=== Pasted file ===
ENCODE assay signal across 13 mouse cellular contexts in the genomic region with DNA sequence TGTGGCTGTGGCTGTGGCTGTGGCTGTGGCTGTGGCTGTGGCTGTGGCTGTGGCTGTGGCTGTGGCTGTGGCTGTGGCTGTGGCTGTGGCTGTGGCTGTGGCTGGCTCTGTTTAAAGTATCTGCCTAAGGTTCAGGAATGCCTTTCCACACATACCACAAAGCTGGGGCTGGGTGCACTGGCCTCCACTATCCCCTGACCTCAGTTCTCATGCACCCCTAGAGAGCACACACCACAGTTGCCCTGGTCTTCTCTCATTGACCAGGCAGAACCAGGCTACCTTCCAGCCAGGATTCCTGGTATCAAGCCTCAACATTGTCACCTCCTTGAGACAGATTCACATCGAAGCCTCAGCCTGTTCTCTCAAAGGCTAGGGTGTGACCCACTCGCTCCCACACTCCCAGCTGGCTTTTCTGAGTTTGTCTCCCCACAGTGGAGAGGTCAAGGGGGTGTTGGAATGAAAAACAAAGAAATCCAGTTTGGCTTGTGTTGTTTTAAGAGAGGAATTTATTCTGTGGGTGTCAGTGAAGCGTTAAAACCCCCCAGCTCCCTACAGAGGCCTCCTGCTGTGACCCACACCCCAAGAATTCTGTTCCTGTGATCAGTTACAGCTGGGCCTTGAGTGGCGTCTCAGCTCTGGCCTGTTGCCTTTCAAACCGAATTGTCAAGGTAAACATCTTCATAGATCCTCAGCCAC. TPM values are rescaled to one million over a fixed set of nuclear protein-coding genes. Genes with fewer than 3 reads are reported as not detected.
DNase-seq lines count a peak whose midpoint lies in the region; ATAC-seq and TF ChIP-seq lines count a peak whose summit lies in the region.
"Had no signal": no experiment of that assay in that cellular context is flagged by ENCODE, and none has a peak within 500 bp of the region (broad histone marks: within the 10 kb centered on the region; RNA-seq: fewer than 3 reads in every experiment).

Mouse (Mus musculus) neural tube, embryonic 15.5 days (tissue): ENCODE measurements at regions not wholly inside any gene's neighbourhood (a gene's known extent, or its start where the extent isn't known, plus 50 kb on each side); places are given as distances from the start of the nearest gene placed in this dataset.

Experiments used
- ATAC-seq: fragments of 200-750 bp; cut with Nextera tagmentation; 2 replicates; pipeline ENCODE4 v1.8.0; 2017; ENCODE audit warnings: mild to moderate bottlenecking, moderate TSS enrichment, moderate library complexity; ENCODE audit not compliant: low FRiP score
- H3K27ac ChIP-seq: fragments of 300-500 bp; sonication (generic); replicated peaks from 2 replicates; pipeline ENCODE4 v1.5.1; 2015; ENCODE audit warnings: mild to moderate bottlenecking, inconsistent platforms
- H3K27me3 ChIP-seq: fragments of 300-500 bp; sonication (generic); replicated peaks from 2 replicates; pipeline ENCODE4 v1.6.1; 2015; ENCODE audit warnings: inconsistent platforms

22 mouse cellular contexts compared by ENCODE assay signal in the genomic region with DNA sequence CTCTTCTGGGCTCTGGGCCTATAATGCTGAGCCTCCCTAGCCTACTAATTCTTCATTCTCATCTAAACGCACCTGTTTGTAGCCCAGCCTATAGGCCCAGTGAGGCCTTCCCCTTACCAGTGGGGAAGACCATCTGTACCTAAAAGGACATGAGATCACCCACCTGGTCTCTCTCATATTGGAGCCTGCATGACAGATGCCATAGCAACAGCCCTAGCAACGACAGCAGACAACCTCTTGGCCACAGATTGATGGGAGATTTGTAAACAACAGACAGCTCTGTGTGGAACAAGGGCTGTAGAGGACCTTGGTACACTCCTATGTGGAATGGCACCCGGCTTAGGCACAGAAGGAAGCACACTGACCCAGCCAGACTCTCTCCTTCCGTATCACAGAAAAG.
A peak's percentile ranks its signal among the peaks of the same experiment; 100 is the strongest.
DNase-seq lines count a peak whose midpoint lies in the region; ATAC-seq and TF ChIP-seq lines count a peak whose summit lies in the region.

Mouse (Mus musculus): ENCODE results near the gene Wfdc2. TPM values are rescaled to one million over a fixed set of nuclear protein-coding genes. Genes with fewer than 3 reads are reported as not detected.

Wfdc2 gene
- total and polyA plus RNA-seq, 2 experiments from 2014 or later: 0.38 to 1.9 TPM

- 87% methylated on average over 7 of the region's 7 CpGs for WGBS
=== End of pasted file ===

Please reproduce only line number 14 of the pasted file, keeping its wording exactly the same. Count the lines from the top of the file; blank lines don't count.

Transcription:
- total and polyA plus RNA-seq, 2 experiments from 2014 or later: 0.38 to 1.9 TPM